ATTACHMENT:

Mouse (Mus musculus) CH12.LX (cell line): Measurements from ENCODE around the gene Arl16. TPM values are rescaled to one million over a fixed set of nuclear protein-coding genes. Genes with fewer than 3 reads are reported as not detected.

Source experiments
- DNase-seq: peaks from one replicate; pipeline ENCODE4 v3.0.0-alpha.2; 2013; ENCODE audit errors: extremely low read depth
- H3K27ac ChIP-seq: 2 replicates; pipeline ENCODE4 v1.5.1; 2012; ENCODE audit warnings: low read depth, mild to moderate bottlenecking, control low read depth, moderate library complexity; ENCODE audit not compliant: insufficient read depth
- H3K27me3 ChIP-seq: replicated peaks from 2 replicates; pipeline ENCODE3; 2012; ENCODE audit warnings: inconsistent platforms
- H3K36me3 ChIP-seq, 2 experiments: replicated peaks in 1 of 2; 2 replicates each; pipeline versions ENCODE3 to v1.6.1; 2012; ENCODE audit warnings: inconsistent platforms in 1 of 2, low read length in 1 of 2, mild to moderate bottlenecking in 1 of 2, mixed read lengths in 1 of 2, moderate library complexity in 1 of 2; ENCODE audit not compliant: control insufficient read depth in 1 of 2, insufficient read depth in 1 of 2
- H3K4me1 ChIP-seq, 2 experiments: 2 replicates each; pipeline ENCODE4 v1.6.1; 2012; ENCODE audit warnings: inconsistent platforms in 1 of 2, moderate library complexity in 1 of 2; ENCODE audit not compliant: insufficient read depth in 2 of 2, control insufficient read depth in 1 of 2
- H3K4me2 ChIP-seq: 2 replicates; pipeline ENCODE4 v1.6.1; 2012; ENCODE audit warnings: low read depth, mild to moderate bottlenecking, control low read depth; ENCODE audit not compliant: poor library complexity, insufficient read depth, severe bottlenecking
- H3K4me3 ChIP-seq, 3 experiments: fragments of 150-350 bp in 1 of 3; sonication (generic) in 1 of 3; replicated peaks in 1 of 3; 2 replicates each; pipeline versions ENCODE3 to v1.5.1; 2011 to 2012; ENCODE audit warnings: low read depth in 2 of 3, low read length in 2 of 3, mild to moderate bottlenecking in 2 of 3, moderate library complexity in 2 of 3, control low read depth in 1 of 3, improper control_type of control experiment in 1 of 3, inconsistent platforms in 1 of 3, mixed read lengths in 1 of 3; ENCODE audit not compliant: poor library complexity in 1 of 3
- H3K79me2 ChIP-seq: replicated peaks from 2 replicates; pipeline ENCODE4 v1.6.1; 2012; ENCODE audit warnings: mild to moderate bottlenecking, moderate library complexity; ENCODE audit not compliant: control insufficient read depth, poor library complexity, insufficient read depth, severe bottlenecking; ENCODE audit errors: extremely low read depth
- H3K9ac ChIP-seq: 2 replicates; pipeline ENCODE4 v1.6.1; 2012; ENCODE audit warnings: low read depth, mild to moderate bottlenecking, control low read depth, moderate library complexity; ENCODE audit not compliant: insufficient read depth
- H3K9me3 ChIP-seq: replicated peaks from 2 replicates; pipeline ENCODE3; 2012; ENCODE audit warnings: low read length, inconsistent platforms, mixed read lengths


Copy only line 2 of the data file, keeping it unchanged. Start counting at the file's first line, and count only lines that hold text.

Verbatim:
Source experiments